Some manager is trying to juke the stats for their next career step. They choose quantity over quality, numbers bigger, line goes up... Promotion! The after effects (decline) are the next fools problem
I think there's some wisdom in this, but am annoyed that the article was basically one giant shill for the author's consulting company.
Great leaders excel at picking the right people for the job at hand, giving them a clear objective to accomplish with matching incentives, and otherwise stay the hell out of the way.
this reads like linkedin fiction, it's the worst piece of rubbish ever. the author over analyzes an normal exchange of constructive feedback and makes Julie out to be a cunning manipulator then lauds it as a leadership achievement.
Articles in HBR are often best described as corporate fanfiction written by recently-graduated MBAs.
See also: 99% of business writing though. HBR might actually be on the better end of a really vapid genre spectrum.
Glad someone said it.
There are many ways to respond to someone who calls your paper rubbish. In this case, the recipient of the feedback agreed it was rubbish. They could have fired back a witty comment, a joke, or sarcasm, which may have broken the ice and caused the exact same outcome. There is no winning formula in those interactions which reflects "good leadership".
It's tiring hearing about all these strategies people use on each other in order to "win" some prize. In my book, anyone who uses pre-cooked tactics when talking to my face, is not leadership material.
You're right. It was total garbage. Your post actually describes the situation much more concisely and effectively. It really reframes the parable described on a way that makes it accessible to every person, whether they consider themselves a leader or not. Thank you for your contribution to discourse on this forum.
It’s HBR, what do you expect?
TL;DR: Good article. Worth digging through the MBA-speak to get to the value.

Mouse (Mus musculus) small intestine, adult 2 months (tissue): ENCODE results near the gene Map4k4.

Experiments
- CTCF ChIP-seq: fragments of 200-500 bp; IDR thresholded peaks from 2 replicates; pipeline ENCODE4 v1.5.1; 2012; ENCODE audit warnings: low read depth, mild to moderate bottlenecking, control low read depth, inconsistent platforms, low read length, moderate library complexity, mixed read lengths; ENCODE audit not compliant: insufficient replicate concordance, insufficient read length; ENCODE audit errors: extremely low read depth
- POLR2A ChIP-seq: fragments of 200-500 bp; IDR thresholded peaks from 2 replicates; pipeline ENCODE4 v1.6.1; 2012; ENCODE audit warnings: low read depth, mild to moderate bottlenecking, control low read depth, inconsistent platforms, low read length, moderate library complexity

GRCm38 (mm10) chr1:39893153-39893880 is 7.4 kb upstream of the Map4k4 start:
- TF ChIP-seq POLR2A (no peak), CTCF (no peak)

As someone who has led a decent number of initiatives (and usually done at least a pretty decent job), I can confirm: The article makes good points and strongly suggests the author can walk the walk.
The biggest thing that suggests this (at least, to me) is the general focus on mindfulness. The word doesn't appear in the article at all, but the entire framing of first focusing on -- and then gently redirecting -- your internal state is in exactly the same conceptual neighborhood. And being able to get your emotions under control in emotion-spiking situations might be the most fundamental executive skill.
(Interestingly, the psychologist Lisa Feldman-Barrett has a related framework that's also very useful for this.  She points out that an emotional response can be mindfully observed and decoupled into its components -- and, in doing so, it can be much more easily reframed and redirected.)
There were other little things that also suggest he knows his stuff when it comes to leading knowledge workers in modern organizations. The reference to nature analogies -- and the bit about complex systems -- will get a nod of recognition from anyone who's held the job for a while. And the habit-building approach he talks about near the end suggests that he knows how to teach skills in this domain, too. It's a bit Pavlovian, but that Pavlov dude got results.
Having said that, I'll admit the points are covered in a thick layer of MBA-speak. Maybe it's just my personal style, but the mock conversation felt stilted and almost painful. And the attempt to turn "love" and "self-realization" into brandable concepts definitely made me laugh. (Good try, though!)
If that's what great leadership is about then..that's why I often don't respect managers.
The situation is that they have worked for years on a paper and now the first draft has serious obvious editing flaws. So the "leader" instead of giving constructive feedback just says it's garbage and dismisses it? It's not only rude but makes no sense for an intelligent person to behave that way in a team.
Then the other person recognizing they need to get on the same page and acknowledging the poor writing is just a sort of integral way of preserving all of that work on the research.
If you need to go to Harvard to learn to not be a stupid asshole..
> So the "leader" instead of giving constructive feedback just says it's garbage and dismisses it?
The person being dismissive is not the leader in this example. The person who does a judo move accepting the criticism and using it to improve the article, the working relationship, and the conversation is the leader.